Skip to Main Content

Administrative Law

Sources of Administrative Law

The executive branch can create law in a number of different ways. As a result, there are several different types of sources for administrative law. These sources include: 

  • Rules and regulations (quasi-legislative activities)
  • Decisions in cases brought before agency tribunals (quasi-judicial activities)
  • Executive orders and proclamations

In addition to these sources of binding administrative law, agencies also create a wealth of guidance documents that, although not binding, are often useful.

As with most areas of U.S. law, both the federal and state governments create administrative law.

Internet Archive Wayback Machine

Agency material is more and more often made available exclusively online. However, this means that information can get lost when the agency edits or redesigns its website. Fortunately, the Internet Archive has been archiving the web for years. The Internet Archive's Wayback Machine can retrieve older versions of websites, so that you maybe able to recover information that otherwise would be lost.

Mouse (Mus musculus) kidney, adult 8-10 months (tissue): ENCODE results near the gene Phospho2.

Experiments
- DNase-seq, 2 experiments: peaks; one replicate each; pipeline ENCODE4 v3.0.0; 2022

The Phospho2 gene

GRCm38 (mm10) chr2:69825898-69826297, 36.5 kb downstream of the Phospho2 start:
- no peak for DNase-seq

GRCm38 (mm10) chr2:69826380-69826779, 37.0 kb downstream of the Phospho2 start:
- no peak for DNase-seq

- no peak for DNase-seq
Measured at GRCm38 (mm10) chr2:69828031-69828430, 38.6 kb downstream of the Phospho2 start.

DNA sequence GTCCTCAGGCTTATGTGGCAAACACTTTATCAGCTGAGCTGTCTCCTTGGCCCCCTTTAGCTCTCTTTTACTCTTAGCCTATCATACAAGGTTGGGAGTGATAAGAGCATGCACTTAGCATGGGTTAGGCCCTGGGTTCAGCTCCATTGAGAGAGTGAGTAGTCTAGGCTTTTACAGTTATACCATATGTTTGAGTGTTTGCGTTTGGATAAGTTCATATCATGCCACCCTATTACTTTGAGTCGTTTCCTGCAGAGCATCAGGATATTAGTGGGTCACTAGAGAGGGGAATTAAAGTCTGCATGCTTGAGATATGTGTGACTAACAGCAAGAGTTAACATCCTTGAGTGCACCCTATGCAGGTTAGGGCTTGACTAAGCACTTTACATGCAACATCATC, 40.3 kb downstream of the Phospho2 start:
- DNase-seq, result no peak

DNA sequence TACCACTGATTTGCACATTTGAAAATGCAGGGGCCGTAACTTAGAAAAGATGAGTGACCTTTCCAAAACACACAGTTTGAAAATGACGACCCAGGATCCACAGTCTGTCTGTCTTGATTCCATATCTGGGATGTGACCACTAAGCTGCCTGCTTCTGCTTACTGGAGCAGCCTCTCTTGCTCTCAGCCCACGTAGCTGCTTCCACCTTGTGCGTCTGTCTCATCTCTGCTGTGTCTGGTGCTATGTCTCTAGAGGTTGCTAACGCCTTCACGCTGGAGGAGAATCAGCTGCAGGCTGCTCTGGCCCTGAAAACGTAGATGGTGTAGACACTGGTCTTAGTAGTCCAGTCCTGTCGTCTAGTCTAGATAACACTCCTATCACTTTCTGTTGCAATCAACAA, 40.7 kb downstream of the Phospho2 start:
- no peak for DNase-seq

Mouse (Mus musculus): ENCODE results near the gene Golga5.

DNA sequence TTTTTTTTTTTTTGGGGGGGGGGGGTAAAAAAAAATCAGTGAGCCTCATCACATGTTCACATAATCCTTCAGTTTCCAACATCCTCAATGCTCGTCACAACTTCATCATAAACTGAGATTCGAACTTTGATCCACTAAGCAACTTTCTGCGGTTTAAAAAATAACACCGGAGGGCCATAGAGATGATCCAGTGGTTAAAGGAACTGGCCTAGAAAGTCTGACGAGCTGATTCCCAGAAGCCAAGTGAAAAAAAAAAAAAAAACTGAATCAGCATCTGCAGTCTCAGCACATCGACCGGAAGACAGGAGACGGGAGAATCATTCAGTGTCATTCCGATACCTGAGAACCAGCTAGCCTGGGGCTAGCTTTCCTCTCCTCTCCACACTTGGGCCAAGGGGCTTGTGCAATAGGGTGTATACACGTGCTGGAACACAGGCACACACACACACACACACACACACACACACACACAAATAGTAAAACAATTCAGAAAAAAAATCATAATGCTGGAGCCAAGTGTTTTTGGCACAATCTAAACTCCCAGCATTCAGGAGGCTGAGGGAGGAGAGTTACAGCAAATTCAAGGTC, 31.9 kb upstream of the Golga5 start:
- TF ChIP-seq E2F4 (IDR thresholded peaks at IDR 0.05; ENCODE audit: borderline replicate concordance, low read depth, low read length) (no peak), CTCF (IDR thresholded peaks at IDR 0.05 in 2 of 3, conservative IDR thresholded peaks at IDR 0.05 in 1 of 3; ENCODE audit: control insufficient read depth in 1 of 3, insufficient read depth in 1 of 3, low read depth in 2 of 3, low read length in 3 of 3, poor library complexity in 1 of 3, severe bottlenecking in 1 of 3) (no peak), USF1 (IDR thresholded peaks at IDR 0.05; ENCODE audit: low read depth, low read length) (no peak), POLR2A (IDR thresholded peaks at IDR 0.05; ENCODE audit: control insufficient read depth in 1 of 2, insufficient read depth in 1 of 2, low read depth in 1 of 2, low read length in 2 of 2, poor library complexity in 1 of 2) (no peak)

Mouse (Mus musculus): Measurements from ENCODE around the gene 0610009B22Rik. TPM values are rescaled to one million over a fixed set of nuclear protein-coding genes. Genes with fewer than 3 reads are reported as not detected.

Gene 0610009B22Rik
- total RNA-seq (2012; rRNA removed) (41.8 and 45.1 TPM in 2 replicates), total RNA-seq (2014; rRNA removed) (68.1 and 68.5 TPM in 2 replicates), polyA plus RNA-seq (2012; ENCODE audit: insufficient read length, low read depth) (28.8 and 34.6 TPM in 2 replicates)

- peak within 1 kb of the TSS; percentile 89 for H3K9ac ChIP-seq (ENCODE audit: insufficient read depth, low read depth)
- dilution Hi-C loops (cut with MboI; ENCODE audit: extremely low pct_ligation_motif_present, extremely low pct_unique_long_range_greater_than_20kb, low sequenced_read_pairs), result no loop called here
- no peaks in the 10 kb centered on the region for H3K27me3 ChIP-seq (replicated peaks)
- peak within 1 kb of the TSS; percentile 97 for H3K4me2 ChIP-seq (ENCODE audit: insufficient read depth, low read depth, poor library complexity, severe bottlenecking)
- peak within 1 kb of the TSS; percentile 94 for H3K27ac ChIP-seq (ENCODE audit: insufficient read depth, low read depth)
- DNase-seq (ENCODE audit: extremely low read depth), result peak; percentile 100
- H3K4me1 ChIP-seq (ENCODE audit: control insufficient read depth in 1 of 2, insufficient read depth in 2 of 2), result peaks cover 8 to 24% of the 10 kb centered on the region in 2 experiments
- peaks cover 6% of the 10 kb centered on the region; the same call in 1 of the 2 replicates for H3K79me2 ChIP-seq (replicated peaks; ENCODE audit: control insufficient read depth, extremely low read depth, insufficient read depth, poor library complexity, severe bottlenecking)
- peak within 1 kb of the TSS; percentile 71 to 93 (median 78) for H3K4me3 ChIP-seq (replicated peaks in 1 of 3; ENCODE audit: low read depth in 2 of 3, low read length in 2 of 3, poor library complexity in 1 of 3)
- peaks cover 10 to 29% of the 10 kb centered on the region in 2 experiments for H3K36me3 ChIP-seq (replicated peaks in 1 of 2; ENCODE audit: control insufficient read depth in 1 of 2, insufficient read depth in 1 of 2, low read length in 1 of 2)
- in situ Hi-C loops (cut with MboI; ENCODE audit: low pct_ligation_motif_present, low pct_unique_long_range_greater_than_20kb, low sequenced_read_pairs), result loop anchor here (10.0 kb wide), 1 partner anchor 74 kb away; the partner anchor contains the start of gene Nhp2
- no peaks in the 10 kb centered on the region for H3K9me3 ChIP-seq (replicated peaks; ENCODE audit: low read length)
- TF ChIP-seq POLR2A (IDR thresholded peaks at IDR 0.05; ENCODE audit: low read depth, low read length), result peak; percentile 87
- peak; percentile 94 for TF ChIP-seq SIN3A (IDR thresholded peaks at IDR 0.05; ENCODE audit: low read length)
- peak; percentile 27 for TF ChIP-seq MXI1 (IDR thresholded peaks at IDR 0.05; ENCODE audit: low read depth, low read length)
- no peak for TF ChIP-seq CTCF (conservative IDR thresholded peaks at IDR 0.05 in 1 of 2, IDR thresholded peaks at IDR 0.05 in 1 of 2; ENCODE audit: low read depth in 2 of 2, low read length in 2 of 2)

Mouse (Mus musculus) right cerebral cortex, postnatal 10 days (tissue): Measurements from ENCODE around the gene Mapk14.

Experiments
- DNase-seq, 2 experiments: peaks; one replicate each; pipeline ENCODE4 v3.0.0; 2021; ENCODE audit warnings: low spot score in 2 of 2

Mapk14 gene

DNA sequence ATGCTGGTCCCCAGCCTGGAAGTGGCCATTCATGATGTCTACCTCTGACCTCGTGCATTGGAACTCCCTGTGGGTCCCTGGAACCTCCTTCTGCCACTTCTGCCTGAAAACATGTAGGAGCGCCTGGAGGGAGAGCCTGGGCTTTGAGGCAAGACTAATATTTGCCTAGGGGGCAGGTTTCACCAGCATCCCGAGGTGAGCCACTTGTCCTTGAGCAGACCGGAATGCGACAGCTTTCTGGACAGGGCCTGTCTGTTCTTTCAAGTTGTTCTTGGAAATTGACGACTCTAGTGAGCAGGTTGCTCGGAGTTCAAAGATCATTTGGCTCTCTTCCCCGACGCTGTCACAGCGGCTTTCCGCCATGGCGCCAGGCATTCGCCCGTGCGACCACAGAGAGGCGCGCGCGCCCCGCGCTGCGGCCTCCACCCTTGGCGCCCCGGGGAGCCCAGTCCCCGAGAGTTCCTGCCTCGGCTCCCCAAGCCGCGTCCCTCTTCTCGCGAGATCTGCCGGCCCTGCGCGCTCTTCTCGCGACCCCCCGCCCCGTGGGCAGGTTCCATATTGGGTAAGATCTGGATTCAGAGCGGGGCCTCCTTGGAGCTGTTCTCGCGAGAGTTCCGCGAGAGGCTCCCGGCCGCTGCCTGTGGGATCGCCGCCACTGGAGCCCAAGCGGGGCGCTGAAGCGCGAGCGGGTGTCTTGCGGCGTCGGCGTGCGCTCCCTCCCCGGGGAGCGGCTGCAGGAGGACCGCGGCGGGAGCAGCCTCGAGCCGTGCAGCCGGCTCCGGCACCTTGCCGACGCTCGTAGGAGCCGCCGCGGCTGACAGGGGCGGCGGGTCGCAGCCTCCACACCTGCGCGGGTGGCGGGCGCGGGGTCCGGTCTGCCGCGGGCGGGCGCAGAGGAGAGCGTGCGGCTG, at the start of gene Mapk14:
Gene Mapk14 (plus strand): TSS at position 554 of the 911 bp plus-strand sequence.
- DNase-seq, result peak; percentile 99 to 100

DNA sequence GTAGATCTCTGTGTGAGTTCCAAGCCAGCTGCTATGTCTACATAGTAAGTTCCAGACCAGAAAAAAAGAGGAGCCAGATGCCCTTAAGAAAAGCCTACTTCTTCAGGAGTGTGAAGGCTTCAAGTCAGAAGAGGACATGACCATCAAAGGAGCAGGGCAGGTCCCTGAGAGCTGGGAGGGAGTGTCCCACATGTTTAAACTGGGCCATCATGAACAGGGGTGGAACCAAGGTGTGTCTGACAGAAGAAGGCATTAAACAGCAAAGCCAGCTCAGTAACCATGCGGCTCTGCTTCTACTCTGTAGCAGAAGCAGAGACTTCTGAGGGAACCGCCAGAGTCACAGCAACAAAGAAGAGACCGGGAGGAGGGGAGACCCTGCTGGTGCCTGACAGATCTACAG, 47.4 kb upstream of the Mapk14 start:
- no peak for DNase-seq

Disclaimer: The views and opinions of the authors expressed herein do not necessarily state or reflect those of the State of Georgia, and shall not be used for advertising or product endorsement purposes. Georgia State University College of Law and the authors of the works contained on this website do not assume or accept any legal liability or responsibility for the accuracy, currentness, or comprehensiveness of the content on this website. The content on this website does not in any manner constitute the issuance of legal advice or counsel. The information on this website is intended to provide resources that may aid the research of the topics presented, and are in no way a comprehensive list of sources one should consult on the topics presented. Please note that case law, statutory law, and administrative law may be modified and/or overturned. Additionally, because the laws vary between jurisdictions, the laws referred to herein may or may not be applicable to the law within the reader’s jurisdiction.